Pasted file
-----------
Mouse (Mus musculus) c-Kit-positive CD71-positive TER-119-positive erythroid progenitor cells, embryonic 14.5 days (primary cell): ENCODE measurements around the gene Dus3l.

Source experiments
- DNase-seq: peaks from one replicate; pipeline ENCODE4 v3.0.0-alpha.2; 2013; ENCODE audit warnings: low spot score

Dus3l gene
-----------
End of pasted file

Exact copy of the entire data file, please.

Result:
Mouse (Mus musculus) c-Kit-positive CD71-positive TER-119-positive erythroid progenitor cells, embryonic 14.5 days (primary cell): ENCODE measurements around the gene Dus3l.

Source experiments
- DNase-seq: peaks from one replicate; pipeline ENCODE4 v3.0.0-alpha.2; 2013; ENCODE audit warnings: low spot score

Dus3l gene